Alex Tinder via Flickr CC BY-NC 2.0
Sen. Tim Carpenter (D-Milwaukee) went to the Wisconsin Natural Resources Board meeting in Milwaukee on Wednesday, where he approached the board chair, Frederick Prehn, who has refused to step down even though his term expired on May 1 and the governor has replaced him with a new member, who Prehn refuses to allow to be seated.
Prehn, Carpenter indicated, has also been refusing to return his phone calls.
Prehn’s reaction to a state senator trying to speak with him, according to Carpenter, was to refuse to talk other than to tell him to leave the public meeting — which any member of the public is allowed to attend under not only the open meetings law, but also under NRB policy, which states, “The public is welcome to attend any Natural Resources Board meeting.”
Part of Wednesday’s agenda was focused on the highly controversial wolf hunt. Arguments and heated discussions took place, as board members, DNR Secretary Preston Cole and DNR staff traded accusations of fake news and spin over whose suggested wolf quotas numbers were reasonable. The department recommended 130, while Republican appointees were pushing for 504 and many of the 55 speakers at the public hearing requested no hunt. The final vote by the Board, with Prehn’s support, was to set the wolf hunt quota at 300, “more than double the DNR scientists’ recommendation to responsibly maintain the wolf population,” as Carpenter put it.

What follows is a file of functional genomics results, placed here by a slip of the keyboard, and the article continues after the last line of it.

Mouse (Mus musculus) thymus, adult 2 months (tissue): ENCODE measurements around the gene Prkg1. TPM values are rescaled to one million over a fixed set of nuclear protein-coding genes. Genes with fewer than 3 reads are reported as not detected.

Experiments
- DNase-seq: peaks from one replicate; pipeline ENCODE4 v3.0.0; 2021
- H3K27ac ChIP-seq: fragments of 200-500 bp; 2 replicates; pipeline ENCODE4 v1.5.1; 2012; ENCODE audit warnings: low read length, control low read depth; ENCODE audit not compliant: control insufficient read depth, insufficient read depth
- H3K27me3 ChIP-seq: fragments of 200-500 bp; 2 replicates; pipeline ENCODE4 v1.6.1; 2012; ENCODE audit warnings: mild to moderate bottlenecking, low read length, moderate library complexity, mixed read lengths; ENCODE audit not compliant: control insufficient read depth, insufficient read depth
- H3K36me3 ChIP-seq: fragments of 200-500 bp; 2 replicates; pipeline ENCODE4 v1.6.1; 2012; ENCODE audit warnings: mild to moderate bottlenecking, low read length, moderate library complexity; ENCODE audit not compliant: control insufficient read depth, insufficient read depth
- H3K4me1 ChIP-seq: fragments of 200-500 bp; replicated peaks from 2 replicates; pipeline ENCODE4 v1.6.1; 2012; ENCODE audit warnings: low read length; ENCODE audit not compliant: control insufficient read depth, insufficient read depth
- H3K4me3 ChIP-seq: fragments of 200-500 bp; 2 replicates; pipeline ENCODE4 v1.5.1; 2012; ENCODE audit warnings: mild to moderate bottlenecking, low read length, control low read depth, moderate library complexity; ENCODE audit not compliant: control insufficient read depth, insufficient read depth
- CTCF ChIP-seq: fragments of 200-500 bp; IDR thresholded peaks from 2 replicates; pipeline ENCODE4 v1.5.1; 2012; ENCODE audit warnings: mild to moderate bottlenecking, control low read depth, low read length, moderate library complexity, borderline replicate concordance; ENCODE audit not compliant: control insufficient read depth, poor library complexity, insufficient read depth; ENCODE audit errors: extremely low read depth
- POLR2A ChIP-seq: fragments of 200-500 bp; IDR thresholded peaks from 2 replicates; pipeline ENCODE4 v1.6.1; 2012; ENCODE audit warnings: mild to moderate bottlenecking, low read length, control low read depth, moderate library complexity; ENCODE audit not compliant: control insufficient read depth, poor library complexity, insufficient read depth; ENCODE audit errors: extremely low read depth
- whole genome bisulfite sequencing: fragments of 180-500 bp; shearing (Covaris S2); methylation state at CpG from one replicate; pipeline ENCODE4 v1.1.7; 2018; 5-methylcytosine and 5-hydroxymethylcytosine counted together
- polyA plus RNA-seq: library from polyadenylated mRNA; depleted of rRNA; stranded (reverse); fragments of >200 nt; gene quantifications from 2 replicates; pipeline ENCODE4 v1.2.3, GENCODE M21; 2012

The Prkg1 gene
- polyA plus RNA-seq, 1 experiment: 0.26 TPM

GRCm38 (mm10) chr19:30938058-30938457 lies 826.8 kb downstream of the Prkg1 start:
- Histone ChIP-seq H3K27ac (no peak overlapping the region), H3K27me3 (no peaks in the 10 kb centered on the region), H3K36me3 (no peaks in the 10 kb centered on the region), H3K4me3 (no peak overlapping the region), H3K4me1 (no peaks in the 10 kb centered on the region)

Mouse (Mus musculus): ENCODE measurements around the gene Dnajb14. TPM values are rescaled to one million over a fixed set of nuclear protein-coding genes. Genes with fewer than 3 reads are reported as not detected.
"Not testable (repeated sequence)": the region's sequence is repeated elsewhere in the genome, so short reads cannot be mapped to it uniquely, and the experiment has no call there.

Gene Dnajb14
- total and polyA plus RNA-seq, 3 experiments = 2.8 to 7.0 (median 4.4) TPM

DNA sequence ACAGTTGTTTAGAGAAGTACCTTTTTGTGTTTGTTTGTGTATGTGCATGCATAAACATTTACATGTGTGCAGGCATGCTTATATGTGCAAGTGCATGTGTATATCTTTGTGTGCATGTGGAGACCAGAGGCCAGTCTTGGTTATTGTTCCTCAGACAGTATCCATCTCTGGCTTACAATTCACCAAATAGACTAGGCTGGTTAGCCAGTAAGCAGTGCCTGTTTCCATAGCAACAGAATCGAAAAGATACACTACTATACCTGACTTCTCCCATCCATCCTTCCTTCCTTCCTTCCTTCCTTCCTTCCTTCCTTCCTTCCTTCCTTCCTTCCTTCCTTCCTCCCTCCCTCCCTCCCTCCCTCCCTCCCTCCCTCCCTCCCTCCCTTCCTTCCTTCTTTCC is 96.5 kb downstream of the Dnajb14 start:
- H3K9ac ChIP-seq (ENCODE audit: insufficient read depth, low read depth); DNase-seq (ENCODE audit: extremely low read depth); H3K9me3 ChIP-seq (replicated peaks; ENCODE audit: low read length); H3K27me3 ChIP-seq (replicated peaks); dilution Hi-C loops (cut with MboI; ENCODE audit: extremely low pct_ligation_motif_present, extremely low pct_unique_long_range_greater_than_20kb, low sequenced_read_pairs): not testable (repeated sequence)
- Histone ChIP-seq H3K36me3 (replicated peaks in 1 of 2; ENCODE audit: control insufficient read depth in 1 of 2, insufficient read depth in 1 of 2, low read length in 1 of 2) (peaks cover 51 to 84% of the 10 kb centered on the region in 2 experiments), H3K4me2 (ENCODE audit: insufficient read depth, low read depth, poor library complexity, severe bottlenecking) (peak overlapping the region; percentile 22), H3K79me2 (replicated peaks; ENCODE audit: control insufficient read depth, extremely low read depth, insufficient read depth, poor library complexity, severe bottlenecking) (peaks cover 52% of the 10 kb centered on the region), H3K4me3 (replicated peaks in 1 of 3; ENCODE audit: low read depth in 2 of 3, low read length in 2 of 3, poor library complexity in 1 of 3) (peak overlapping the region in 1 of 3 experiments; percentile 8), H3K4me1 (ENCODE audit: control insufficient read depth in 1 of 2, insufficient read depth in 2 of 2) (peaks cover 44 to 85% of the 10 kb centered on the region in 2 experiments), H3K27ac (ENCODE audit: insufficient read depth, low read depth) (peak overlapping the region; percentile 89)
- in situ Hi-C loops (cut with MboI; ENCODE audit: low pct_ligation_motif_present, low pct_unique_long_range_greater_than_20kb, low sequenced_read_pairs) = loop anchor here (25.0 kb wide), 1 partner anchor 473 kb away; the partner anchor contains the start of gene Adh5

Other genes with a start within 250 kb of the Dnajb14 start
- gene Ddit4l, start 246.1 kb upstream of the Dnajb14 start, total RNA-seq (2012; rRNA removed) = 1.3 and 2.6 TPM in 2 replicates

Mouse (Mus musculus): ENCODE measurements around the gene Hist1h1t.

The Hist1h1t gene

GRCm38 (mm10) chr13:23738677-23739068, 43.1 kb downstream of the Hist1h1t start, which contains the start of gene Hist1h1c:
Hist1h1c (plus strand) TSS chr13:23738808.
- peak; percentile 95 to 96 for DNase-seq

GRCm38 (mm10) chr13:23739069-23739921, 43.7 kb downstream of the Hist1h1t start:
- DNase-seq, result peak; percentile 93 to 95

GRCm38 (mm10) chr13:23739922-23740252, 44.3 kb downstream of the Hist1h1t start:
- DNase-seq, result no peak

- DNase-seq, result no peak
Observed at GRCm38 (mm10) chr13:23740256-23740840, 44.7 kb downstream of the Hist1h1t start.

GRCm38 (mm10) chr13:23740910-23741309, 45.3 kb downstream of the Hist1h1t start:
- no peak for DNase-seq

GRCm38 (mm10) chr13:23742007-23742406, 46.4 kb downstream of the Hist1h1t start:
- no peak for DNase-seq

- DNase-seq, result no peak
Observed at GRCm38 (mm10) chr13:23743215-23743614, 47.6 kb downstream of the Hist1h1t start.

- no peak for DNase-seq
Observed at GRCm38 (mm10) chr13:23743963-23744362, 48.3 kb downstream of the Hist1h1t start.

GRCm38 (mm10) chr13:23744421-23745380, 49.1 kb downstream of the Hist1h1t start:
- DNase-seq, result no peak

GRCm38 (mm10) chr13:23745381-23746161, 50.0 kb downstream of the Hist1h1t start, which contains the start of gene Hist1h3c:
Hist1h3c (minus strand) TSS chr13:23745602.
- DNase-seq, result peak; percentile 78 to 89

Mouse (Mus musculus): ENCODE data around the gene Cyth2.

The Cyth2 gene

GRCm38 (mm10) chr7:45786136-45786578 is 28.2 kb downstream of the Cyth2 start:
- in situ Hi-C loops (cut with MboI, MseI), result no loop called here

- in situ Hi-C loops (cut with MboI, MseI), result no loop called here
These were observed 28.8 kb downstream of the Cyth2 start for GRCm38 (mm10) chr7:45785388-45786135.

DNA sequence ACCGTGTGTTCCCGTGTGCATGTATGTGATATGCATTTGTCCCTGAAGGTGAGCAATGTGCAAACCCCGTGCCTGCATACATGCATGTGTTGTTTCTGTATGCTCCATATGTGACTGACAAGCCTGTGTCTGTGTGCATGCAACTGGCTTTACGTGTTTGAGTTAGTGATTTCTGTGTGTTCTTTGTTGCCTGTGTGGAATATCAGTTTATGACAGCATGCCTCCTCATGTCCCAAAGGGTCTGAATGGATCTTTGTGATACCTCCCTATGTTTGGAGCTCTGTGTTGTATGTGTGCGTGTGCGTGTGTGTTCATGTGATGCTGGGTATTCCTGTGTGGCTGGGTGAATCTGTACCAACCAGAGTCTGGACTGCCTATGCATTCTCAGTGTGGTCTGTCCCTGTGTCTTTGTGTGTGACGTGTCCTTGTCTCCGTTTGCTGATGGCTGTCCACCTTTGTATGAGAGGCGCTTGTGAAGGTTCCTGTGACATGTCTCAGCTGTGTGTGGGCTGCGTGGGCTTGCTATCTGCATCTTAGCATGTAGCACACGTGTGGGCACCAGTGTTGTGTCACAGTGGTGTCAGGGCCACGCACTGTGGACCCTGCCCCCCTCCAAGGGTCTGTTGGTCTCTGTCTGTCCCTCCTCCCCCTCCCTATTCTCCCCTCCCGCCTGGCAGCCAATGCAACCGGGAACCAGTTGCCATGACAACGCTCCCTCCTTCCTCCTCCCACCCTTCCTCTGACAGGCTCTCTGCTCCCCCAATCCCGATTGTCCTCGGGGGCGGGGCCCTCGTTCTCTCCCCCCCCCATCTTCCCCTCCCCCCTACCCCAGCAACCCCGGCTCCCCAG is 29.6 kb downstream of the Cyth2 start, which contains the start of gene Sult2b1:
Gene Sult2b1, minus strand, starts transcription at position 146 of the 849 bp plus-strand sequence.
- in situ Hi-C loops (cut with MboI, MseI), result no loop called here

Prehn — a Wausau dentist, cranberry marsh owner and frequent Republican donor — was appointed by former Gov. Scott Walker six years ago and confirmed by the Senate. Because the Republican-controlled Senate has refused to consider any number of confirmations — including several of Gov. Tony Evers’ cabinet members — Prehn has refused to leave, claiming he does not have to respect the tradition of allowing his replacement by the Democratic governor to be seated. The new Evers DNR board appointee who Prehn is blocking is Ashland High School agriculture teacher Sandra Naas.
Prehn’s has told reporters his continued presence at the August meeting was to preside over the controversial wolf hunt for the fall, for a public hearing on setting wolf quotas. In the spring, the Department of Natural Resources was forced by a lawsuit to hold a wolf hunt in which hunters killed almost twice as many wolves as the 119-wolf quota set by the DNR during breeding season and with no input from the state’s Native American tribes.